Co­op­er­a­tion vi­tal to build thriv­ing bay area

China Daily (Hong Kong) - - BUSINESS -

dong-Hong Kong-Ma­cao Big Bay Area city clus­ter has topped $1.36 tril­lion, out­run­ning the San Fran­cisco Bay area,” Wei said.

Cai Guan­shen, chair­man of Hong Kong-based Sun­wah Group, added that by 2025, “the to­tal GDP of the Greater Bay Area is ex­pected to out­rank the Tokyo Bay Area”, top­ping $2.5 tril­lion, and will be dou­ble that num­ber in 20 years.

The Frame­work Agree­ment on Guang­dong-Hong KongMa­cao Co­op­er­a­tion in the Devel­op­ment of the Bay Area was signed ear­lier this month, ad­dress­ing key co­op­er­a­tion ar­eas in­clud­ing in­fra­struc­ture, mar­ket in­te­gra­tion, fu­el­ing in­no­va­tion and im­prov­ing the qual­ity of life.

To achieve fur­ther pros­per­ity in the re­gion, he said bay area lead­ers should en­hance the ex­ist­ing co­op­er­a­tion with the Pan-Pearl River Delta (PPRD) and make big­ger use of the lead­ing po­si­tions of Hong Kong, Guang­dong and Ma­cao.

“The bay area also de­vel­ops faster than others, and we need to learn from the estab­lished bay ar­eas from (around) the world,” Wei said. “The PPRD can pro­vide solid sup­port for the big bay area strat­egy with its abun­dant la­bor, tal­ent pool, mar­ket and ma­te­ri­als. While the PPRD can trans­fer its in­dus­tries, tech­nol­ogy and skilled work­ers into the bay area, Hong Kong, Guang­dong and Ma­cao can act as lead­ers to lift the econ­omy in the PPRD up with its ad­van­tages.”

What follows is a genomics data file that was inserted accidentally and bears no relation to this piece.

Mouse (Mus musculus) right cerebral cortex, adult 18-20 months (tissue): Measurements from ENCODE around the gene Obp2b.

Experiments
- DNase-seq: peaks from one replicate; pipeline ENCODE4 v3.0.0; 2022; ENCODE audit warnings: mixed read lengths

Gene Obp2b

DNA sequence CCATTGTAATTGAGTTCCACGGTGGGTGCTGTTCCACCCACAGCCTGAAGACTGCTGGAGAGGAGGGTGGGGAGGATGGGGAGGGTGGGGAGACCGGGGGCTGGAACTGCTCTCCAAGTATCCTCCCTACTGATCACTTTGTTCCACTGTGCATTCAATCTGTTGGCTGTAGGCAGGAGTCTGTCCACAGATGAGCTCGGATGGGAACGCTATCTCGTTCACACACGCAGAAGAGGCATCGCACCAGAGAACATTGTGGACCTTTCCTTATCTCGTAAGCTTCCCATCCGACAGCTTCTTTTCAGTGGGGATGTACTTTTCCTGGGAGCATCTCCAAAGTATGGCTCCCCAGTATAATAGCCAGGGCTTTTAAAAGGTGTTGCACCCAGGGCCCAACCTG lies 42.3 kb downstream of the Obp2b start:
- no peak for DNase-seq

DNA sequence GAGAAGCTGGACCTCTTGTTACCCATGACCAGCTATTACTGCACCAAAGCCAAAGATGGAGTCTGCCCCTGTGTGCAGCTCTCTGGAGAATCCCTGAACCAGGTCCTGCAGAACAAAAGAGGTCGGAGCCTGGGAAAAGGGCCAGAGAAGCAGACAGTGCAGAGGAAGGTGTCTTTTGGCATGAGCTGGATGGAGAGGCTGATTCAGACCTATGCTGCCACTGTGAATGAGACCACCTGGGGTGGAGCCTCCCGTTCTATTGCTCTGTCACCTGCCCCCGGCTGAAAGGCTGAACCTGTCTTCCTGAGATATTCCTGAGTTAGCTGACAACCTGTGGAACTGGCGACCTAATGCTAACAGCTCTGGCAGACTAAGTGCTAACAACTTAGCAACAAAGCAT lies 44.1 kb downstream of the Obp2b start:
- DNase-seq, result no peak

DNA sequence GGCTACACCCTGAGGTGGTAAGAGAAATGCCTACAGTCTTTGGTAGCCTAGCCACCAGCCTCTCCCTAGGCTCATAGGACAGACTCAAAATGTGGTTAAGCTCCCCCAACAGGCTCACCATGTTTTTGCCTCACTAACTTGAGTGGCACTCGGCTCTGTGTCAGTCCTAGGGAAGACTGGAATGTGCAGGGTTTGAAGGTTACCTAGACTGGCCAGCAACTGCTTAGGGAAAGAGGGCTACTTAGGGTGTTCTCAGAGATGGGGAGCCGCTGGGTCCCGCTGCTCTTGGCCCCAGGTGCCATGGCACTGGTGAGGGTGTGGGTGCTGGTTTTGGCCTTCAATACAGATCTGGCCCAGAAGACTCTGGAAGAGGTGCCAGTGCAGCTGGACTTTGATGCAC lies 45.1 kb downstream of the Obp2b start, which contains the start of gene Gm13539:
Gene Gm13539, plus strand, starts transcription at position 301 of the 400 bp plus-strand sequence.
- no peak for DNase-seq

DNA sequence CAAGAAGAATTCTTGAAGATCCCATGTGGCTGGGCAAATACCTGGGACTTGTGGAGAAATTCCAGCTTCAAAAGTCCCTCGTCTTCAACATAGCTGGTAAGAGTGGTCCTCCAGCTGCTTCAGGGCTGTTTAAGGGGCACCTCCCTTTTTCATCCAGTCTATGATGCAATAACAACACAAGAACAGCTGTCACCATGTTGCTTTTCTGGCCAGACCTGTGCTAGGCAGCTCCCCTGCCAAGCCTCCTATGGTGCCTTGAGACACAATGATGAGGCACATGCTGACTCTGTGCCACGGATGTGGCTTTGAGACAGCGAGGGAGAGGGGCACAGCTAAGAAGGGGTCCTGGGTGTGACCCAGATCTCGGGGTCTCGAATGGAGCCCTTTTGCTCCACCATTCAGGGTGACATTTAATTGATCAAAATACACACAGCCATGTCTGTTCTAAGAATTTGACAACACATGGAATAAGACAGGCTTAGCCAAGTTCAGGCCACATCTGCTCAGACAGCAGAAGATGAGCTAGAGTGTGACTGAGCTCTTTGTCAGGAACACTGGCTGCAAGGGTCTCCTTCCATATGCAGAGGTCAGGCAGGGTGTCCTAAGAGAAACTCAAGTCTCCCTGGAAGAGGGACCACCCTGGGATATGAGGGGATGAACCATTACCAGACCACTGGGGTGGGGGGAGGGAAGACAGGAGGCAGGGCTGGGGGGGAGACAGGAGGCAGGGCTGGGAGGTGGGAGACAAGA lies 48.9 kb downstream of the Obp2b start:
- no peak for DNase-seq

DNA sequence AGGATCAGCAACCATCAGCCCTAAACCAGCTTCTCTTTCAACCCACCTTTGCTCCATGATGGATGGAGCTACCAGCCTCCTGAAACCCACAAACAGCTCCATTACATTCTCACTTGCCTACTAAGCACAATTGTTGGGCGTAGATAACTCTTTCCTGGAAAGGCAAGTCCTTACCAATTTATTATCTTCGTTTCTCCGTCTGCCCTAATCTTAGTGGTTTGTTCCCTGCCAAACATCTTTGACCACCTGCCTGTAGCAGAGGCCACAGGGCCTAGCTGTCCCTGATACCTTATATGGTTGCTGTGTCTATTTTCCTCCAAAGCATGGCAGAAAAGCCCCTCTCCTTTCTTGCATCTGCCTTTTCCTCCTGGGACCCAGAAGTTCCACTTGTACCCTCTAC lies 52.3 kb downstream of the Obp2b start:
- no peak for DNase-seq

Wei said cities with vigor and vi­tal­ity such as Shen­zhen and Dong­guan can fur­ther drive de­mand while Guangzhou and Hong Kong can push the ser­vice in­dus­try for­ward. He sug­gested the area can host more in­ter­na­tional art fes­ti­vals, pro­mote its tourism and fash­ion in­dus­tries, turn­ing the area into a world-class city clus­ter of high-end de­sign.

The Guang­dong-Hong Kong-Ma­cao Big Bay Area is also a win­dow to the Chi­nese cul­ture, show­cas­ing the coun­try’s soft power, as it com­bines unique folk cul­ture of Hakka-speak­ing peo­ple, the Chaozhou-Shan­tou re­gion, known for over­seas Chi­nese, Hong Kong and Ma­cao.

How­ever, Wei pointed out, there are still hur­dles to over­come in the process of build­ing a top-notch big bay area.

Dur­ing past at­tempts to co­op­er­ate with the PPRD, he said, the cities only minded their own busi­ness in­stead of aim­ing for a com­mon goal, some­times re­fus­ing to push the in­dus­trial trans­fer to lower-grade cities.

“We need to in­no­vate in the eco­nomic sys­tem that can work in Hong Kong, Ma­cao and Guang­dong, where two types of eco­nomic sys­tems are ap­plied,” Wei said. “And we also need to make use of each other’s ad­van­tages.”

Hong Kong, as an im­por- tant post of the bay area, should play a big­ger role in the world’s econ­omy rather than just as a bridge be­tween China and the rest of the world, since China has al­ready be­come the world’s sec­ond-largest econ­omy.

“Hong Kong has been cru­cial for the main­land’s eco­nomic growth and its open­ing-up to the world,” he said. “The past 20 years has seen boom­ing pros­per­ity in both the main­land and Hong Kong, es­pe­cially af­ter the im­ple­men­ta­tion of CEPA (Closer Eco­nomic Part­ner­ship Agree­ment) in 2004. “Trade be­tween the two has in­creased more than six-fold since 1996, leapfrog­ging from $40.7 bil­lion an­nu­ally to $305 bil­lion in 2016,” he said.

Con­tact the writ­ers at renx­i­ao­jin@chi­

Wei Jian­guo, vice-pres­i­dent of the China Cen­ter for In­ter­na­tional Eco­nomic Ex­changes

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